For 10 years now, we’ve been talking about cloud and more quietly, the network infrastructure that makes it possible. Don’t let anyone tell you differently, either, because it's the abstraction and subsequent orchestration of the network infrastructure that’s made cloud what it is today -- and it’s not finished maturing yet.
In the last few weeks, we’ve seen plenty of announcements from cloud giants like Amazon about what might be considered by some to be the next “wave” of cloud computing. For some of us who have long labored to see “the network” rise to first class citizenry, this new wave was inevitable. After many long years of price wars and clouds competing over which operating systems, languages, and frameworks they supported, the focus is climbing the stack to app services: web application firewalls, advanced delivery capabilities, and performance-related services like caching and acceleration. These services are typically hosted in the network, but focus on making apps faster and safer.
Amazon has even announced that it's tweaking hardware to take advantage of acceleration options in the form of FPGAs to eke out better capacity and performance for apps it hosts. The goal, of course, is to finally differentiate cloud offerings based on broadening the portfolio of app services that can be delivered as a service.
This is good news for enterprises that have long struggled with not just migrating its apps to public cloud, but migrating entire app architectures to the cloud -- architectures that rely on app services for speed and security. Most of the growth in cloud over the past 10 years has been attributable to SaaS. Organizations easily transitioned from build to buy to subscribe. But the well of apps that can move to SaaS easily is running dry, and now organizations are faced with the reality that what remains still needs to be cloudified as part of their digital transformation efforts.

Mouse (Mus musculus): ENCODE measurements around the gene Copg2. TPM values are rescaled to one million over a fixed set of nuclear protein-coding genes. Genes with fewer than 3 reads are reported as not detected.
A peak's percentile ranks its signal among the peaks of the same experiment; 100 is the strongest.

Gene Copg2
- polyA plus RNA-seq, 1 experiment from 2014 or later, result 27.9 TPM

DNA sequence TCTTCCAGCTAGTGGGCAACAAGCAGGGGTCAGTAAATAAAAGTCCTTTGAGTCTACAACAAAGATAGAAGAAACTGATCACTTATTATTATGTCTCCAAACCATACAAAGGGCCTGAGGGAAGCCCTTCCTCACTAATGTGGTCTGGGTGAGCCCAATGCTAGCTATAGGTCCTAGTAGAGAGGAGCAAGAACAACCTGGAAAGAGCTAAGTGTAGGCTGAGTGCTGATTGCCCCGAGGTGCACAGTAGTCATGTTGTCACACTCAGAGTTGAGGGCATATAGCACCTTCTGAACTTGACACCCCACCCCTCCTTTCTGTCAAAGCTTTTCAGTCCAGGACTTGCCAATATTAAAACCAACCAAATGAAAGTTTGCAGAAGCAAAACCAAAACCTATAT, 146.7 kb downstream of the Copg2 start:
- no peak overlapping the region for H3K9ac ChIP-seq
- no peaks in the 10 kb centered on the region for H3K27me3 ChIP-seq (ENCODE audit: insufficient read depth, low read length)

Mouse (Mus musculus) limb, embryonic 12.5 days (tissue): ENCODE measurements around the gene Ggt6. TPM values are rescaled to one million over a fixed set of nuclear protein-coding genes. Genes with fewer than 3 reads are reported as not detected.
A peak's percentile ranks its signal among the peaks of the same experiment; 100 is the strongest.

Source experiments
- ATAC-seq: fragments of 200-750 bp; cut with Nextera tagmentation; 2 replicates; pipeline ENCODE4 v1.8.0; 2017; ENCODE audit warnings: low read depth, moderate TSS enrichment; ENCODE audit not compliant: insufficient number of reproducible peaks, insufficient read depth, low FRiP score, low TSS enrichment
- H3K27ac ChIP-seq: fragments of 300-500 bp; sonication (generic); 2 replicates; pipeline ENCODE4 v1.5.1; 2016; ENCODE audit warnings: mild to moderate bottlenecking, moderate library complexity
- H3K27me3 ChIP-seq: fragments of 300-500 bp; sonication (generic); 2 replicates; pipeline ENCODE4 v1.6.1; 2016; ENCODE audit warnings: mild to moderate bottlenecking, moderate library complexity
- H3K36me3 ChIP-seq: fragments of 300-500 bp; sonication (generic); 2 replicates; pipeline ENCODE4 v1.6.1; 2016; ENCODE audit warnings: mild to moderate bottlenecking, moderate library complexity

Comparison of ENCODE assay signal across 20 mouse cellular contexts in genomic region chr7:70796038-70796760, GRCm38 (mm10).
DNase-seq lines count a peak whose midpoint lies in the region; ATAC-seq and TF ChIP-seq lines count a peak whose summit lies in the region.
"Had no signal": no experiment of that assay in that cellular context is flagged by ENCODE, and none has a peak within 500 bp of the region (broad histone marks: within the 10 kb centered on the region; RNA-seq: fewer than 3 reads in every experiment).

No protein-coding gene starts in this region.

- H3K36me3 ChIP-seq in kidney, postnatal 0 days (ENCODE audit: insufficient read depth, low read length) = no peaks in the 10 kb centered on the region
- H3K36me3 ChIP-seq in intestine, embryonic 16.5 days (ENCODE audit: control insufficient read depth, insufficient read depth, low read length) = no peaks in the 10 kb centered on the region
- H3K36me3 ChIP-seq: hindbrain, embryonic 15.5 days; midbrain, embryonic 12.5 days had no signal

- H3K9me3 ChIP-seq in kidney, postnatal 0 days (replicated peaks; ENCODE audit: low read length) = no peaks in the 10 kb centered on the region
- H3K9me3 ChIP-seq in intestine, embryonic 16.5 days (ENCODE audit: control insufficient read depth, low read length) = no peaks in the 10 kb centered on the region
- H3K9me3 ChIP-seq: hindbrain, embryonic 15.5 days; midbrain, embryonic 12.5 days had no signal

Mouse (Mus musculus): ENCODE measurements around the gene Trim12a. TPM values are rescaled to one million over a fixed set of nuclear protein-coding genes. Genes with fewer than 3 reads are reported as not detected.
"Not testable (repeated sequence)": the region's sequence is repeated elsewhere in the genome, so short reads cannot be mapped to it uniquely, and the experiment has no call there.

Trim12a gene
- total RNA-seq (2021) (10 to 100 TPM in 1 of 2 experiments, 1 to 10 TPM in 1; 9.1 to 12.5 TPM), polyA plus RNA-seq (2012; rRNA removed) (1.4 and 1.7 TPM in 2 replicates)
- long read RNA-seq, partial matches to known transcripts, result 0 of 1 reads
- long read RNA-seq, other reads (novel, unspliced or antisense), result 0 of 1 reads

Public (IaaS) cloud has not been as friendly to those apps that remain in need of migration. A significant number of enterprises have turned to private, on-premises cloud options, based largely on VMware or OpenStack, to achieve the agility and operational scale they need to succeed.
OpenStack may have taken years to mature, but it’s clearly reached the stage where enterprises are beginning to look at it as a viable option, particularly as it has always provided for the inclusion -- albeit often not as easily as many would like -- of the app services organizations rely on to deliver apps. I see greater numbers of enterprises embracing private cloud than I do public (IaaS) cloud, for every category of application. The control and ability to leverage app services – network infrastructure – is key for these organizations.
That’s no doubt behind the rise in those organizations now looking to “colo cloud,” where blazing fast cloud-interconnects meet traditional hosted options to bring both control and choice to organizations that have been reluctant to embrace the public cloud. The challenges of architectural migration are addressed more readily by such a model, and bring with it the benefits of cloud without compromising on the control of network and app services organizations crave.
The growing diversity of cloud deployment models – from public to private to colo – are indicative of an attempt to encourage enterprises to adopt a common cloud model for its agility, scale, and efficiency. The value proposition of challengers to public cloud as the “one true cloud” lies squarely in their ability to accommodate the network and app services that surround and deliver applications. Whether that’s load balancing or app security, acceleration or optimization, these network-hosted services are vital to the success of an enterprise's efforts to win in a digital economy.
With public cloud recognizing this, the next few years of cloud promises to bring with it a second wave of migrations, this time focusing on “traditional” apps as organizations prepare to launch them into some form of cloud, including those off-premises.
As they move into 2017 and beyond, organizations will no doubt benefit from expanding cloud options for where apps will actually live. With more models, more frameworks, and more network and app infrastructure supporting every environment and architecture, enterprises have greater flexibility in determining where to put both the apps that remain and those waiting in the wings. And they won’t have to sacrifice network and app services to enjoy it.
Hear more from Lori MacVittie live and in person at her session "Operationalizing IT With Automation and APIs" at Interop ITX, May 15-19 in Las Vegas. Register now!